“What’s a Nice Girl Like You Doing in a Place Like This?”
As a child, I had very definite ideas about what girls were supposed to be like and what boys were supposed to be like. I wasn’t very fond of boys – they were loud and noisy and rough. I was a girly girl, into dresses and dolls and I didn’t like getting dirty.
Everything changed around puberty, and it wasn’t just because boys suddenly got more interesting. In grade eight, we were given an assignment in English class to write a horror story. And in the school library, I picked up a book called DIFFERENT SEASONS that featured four novellas by a chap called Stephen King. I liked the book so much, I went hunting for other things by the same writer. That led me to CARRIE. The rest is history. From then on, I was hooked on horror. I devoured it throughout high school – the gorier the better. And suddenly, the girl who as a child couldn’t even watch a creepy TV show without having nightmares for weeks was writing some very nasty horror stories.
By this time, we were in the middle of the 1980s. My generation of women were growing up with the likes of Joan Collins as role models – women with big hair and big shoulder pads and six-inch stilettos, who knew what they wanted and weren’t afraid to go out and get it. The boundaries of gender were becoming blurred. My junior high school (mixed) obliged all students to take both Industrial Arts (wood and metal working) and Family Studies (cooking and sewing). I was actually hopeless at all of it. Writing horror stories, though – that I seemed to be good at.
In high school, where I was able to drop both Industrial Arts and Family Studies (and Physical Education, which I was also hopeless at), I started to get interested in the clubs and societies the school had to offer. I joined the Dungeons and Dragons Club. I found I really enjoyed playing.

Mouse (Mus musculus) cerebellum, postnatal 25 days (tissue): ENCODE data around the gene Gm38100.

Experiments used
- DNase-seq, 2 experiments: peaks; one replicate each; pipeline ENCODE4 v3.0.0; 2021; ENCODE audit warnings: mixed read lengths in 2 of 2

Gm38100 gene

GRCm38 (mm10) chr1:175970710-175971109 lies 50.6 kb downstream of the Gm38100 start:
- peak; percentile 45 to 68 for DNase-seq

It was after I left school, though, than I began to run into gender barriers more and more often. Girls don’t play D&D. Girls don’t play video games. Girls don’t write horror stories, apparently. Anyone who says that is clearly too ignorant to realise that FRANKENSTEIN, arguably the first modern horror novel, was written by a teenage girl.
There are plenty of women horror writers out there, but too often ‘best of’ lists of horror writers are populated exclusively by men. And I still meet people who are surprised when I tell them I’m a horror writer. “But you seem so nice,” they say.
Maybe being nice is not the way to go. Since women horror writers don’t get their voice heard often enough I think we have to learn to shout a lot louder. Maybe then more people will notice we’re out there.
SUFFER THE CHILDREN
Orphaned at eighteen, Leanne’s life is adrift in a sea of grief and drug use. She washes up on the shore of estranged relatives, the Carver family, struggling with loss of their own. The transition from her South London council estate to her new home in the Surrey middle-class suburbs is difficult for Leanne.
But beneath the respectable veneer of the quiet neighborhood, something terrifying lurks. Displaced and troubled teenagers are disappearing. Leanne recruits her cousin Simon and his girlfriend Carrie to help get to the bottom of the sinister mystery. Can the three of them stop a creature of unimaginable evil before Leanne becomes a target?
Sara Jayne Townsend is a UK-based writer of crime and horror, and someone tends to die a horrible death in all of her stories. She was born in Cheshire in 1969, but spent most of the 1980s living in Canada after her family emigrated there. She now lives in Surrey with two cats and her guitarist husband Chris. She co-founded the T Party Writers’ Group in 1994, and remains Chair Person.
She decided she was going to be a published novelist when she was 10 years old and finished her first novel a year later. It took 30 years of submitting, however, to fulfill that dream.
Her latest release is SUFFER THE CHILDREN, a supernatural horror novel that is available now from MuseItUp Publishing